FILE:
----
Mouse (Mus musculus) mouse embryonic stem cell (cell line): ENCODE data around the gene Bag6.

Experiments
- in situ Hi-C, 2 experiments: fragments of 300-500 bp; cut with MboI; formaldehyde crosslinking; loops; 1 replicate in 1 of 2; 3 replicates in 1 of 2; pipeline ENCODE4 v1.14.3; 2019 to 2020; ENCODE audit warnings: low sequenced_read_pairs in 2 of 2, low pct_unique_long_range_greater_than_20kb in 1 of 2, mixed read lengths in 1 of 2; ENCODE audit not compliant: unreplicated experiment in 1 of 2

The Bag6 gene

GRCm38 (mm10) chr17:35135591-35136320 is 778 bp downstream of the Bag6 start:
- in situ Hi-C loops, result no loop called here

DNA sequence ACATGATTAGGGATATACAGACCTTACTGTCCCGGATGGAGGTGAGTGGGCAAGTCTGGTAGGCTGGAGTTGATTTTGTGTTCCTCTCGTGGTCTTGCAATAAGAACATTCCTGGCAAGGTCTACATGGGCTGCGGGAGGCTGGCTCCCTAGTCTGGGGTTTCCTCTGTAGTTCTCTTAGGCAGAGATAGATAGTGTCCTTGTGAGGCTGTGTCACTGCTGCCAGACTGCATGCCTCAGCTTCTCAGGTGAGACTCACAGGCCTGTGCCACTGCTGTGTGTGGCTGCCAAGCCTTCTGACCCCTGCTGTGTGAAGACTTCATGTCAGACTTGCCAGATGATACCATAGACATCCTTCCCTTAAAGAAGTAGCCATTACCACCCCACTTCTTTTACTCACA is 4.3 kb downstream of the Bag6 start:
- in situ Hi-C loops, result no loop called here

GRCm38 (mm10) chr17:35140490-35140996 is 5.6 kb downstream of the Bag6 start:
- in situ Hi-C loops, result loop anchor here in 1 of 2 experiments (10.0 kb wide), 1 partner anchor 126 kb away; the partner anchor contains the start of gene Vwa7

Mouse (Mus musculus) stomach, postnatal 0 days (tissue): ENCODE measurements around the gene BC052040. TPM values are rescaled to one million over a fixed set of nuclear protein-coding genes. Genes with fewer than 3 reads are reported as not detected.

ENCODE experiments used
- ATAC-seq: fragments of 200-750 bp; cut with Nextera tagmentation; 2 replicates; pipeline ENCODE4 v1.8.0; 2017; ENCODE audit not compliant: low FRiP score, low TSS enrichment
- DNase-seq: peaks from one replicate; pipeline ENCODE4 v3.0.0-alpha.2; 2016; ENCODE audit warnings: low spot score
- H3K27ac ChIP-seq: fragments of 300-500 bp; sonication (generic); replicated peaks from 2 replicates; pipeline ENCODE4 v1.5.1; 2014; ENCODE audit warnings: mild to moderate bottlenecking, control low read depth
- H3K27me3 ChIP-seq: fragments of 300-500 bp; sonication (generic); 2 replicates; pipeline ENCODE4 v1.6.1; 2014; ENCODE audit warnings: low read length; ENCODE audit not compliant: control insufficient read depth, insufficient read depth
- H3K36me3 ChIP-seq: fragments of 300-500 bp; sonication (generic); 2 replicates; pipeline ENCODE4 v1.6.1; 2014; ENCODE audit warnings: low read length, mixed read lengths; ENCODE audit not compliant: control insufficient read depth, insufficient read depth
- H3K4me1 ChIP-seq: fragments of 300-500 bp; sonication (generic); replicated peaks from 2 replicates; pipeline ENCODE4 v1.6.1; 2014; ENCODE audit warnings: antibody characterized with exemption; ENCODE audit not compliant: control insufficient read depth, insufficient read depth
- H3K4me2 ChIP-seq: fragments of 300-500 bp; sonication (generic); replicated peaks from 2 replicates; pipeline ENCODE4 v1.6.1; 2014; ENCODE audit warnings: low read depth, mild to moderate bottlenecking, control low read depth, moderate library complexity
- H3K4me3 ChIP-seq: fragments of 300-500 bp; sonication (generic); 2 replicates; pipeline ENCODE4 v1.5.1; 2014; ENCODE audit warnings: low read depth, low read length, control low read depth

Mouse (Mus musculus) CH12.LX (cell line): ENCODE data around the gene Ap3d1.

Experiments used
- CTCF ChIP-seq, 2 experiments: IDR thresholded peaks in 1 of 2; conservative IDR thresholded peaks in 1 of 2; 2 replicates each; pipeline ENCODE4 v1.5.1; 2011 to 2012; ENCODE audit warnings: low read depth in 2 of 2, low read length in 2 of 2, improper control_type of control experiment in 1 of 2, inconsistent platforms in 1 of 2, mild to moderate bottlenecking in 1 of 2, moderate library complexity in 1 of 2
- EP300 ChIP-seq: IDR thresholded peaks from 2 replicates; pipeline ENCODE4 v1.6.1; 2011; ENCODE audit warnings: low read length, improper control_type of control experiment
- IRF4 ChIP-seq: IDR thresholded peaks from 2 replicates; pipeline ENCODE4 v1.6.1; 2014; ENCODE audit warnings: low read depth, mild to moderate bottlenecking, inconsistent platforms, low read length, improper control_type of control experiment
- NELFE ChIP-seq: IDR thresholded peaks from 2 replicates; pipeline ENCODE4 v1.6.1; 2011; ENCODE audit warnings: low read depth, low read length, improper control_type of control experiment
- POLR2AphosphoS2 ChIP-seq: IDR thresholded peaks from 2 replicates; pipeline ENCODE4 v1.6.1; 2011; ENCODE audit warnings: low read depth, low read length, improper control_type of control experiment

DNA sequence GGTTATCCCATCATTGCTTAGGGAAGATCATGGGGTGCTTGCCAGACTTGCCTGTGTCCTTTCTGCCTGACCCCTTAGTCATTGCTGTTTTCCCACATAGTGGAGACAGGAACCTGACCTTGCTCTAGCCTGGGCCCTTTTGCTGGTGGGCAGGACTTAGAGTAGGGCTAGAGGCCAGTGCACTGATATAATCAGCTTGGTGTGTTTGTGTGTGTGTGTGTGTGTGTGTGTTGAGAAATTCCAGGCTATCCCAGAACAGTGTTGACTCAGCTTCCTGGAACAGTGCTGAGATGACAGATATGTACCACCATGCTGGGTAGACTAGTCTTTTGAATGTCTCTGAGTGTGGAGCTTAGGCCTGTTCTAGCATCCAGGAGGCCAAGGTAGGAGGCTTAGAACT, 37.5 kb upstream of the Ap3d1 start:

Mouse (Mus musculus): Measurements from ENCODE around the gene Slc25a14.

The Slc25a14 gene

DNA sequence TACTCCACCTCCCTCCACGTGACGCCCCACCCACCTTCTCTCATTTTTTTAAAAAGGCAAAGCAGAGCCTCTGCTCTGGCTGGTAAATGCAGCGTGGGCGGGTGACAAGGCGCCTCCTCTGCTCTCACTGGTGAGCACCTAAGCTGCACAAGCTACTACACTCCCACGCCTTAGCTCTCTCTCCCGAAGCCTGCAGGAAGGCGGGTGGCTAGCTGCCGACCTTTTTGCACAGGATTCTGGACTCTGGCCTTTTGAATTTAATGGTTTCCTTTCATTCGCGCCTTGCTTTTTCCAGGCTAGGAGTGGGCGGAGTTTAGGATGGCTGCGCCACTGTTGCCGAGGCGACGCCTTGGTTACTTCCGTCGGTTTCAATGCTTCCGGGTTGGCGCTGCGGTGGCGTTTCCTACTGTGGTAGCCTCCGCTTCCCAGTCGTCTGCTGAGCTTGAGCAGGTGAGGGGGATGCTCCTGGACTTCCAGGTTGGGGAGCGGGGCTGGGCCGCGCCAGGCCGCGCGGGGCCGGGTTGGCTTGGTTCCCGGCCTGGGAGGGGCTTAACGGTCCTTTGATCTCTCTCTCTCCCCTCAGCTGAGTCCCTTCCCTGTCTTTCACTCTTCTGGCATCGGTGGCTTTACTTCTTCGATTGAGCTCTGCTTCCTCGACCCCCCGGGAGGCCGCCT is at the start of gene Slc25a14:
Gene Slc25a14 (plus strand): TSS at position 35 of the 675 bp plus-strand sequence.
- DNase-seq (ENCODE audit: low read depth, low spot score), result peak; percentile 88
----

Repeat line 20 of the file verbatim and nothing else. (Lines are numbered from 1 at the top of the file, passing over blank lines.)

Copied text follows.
- H3K4me3 ChIP-seq: fragments of 300-500 bp; sonication (generic); 2 replicates; pipeline ENCODE4 v1.5.1; 2014; ENCODE audit warnings: low read depth, low read length, control low read depth